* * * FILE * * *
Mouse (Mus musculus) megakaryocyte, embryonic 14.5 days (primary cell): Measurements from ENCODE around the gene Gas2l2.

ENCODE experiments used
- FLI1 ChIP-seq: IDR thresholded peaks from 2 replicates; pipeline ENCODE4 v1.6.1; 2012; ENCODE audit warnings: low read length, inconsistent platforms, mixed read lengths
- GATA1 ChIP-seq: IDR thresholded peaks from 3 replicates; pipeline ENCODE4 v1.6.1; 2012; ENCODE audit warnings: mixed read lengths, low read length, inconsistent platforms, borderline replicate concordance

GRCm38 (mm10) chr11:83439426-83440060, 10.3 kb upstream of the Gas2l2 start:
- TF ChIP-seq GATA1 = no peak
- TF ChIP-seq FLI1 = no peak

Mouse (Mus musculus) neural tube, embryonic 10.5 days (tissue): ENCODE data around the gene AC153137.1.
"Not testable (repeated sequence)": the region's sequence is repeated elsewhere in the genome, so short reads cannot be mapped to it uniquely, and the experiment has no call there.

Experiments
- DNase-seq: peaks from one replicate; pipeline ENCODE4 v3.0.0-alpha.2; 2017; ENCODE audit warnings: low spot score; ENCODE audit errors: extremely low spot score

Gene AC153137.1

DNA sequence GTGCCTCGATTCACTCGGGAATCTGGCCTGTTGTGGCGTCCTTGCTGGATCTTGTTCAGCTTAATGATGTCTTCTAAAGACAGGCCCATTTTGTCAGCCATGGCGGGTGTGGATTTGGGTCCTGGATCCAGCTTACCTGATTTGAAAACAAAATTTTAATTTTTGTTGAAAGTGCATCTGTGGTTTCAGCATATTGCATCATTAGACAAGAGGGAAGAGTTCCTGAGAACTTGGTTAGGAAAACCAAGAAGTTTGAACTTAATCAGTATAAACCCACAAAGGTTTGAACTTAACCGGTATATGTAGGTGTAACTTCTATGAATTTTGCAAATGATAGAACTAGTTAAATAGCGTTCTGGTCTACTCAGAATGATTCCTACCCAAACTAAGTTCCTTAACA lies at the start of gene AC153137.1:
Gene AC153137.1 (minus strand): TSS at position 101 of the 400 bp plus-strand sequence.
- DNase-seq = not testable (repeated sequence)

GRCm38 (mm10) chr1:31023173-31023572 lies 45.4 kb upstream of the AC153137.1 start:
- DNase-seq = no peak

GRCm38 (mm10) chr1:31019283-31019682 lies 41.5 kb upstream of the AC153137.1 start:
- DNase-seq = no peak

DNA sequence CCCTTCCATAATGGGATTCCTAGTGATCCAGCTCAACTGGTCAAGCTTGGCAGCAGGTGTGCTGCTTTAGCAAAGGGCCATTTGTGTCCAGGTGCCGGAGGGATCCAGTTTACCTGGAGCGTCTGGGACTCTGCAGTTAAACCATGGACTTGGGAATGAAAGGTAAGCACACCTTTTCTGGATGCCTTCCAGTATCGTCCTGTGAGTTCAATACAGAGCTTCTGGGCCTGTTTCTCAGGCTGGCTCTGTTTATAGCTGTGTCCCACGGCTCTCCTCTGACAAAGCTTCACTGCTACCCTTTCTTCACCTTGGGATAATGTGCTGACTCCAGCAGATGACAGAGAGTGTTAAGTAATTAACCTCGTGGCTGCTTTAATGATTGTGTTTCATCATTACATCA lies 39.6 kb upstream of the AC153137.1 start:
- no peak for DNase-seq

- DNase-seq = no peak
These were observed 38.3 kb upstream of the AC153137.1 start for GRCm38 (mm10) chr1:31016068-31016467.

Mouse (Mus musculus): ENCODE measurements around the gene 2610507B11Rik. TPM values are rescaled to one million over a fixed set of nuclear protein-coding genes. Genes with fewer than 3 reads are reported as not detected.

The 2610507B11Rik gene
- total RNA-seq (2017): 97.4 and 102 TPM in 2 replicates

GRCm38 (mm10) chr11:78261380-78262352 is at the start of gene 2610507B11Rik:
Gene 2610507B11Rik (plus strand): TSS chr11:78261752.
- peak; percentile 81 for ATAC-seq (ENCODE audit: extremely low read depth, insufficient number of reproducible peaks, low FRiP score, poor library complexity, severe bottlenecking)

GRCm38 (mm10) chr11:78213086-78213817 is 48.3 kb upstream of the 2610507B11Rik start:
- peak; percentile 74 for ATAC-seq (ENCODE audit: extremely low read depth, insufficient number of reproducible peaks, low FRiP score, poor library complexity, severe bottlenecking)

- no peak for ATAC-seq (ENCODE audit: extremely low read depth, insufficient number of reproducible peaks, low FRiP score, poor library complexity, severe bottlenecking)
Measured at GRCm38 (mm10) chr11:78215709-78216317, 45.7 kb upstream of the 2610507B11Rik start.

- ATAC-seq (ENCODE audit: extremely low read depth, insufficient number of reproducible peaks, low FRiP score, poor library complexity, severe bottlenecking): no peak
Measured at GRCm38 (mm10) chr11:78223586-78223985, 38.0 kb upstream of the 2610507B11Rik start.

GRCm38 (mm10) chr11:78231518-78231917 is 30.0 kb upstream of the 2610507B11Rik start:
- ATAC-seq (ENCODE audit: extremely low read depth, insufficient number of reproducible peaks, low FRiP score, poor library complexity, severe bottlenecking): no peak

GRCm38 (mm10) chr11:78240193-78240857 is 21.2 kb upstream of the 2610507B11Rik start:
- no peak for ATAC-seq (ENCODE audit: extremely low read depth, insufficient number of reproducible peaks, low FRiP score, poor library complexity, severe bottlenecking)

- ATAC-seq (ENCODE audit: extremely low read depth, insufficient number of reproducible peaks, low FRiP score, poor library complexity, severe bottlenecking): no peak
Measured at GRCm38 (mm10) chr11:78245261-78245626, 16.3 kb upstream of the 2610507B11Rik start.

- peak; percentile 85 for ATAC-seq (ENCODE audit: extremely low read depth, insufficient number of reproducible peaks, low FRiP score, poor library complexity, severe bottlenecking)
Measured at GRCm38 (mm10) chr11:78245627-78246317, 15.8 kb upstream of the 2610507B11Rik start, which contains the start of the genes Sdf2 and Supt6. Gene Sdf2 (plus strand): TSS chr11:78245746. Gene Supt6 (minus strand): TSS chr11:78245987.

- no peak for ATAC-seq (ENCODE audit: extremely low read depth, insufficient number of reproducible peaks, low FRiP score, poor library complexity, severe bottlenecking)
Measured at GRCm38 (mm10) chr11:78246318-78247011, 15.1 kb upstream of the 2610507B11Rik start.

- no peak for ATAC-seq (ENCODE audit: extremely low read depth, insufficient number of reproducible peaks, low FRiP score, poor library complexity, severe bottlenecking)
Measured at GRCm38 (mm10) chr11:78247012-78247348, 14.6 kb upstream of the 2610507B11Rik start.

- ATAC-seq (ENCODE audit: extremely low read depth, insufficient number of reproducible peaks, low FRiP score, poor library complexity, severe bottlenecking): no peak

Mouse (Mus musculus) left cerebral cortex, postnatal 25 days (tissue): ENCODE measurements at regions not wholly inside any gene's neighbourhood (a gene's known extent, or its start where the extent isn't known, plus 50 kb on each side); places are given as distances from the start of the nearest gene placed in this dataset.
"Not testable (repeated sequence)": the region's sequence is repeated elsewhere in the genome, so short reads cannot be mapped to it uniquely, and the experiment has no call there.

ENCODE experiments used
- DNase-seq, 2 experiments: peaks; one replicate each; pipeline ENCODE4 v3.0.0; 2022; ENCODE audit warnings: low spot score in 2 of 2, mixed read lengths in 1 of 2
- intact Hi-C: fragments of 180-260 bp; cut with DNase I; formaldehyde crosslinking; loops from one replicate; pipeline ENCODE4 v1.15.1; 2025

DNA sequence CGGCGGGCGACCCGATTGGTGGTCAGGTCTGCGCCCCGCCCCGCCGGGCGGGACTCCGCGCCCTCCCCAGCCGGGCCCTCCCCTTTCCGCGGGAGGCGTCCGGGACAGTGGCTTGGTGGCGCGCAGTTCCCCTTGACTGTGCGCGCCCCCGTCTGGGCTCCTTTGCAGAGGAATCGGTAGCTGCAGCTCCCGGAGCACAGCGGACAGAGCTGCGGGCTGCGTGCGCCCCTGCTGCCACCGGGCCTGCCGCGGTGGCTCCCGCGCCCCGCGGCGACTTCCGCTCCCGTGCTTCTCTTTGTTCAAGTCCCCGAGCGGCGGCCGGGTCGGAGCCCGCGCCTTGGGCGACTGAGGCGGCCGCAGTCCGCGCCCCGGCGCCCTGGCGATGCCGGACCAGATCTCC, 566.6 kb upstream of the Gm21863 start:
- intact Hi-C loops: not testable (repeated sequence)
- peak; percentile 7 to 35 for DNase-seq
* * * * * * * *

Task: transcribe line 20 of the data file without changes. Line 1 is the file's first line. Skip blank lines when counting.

DNA sequence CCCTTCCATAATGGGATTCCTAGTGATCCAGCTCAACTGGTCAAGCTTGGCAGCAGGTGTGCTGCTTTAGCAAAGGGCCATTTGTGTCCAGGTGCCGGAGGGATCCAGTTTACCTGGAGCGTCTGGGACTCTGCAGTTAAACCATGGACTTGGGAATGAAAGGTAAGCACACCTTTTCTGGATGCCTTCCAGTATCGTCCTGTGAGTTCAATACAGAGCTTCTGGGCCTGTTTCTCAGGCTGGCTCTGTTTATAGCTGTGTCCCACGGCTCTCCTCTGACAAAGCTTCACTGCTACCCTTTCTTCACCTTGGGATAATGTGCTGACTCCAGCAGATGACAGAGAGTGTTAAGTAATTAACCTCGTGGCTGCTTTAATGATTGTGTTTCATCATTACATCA lies 39.6 kb upstream of the AC153137.1 start: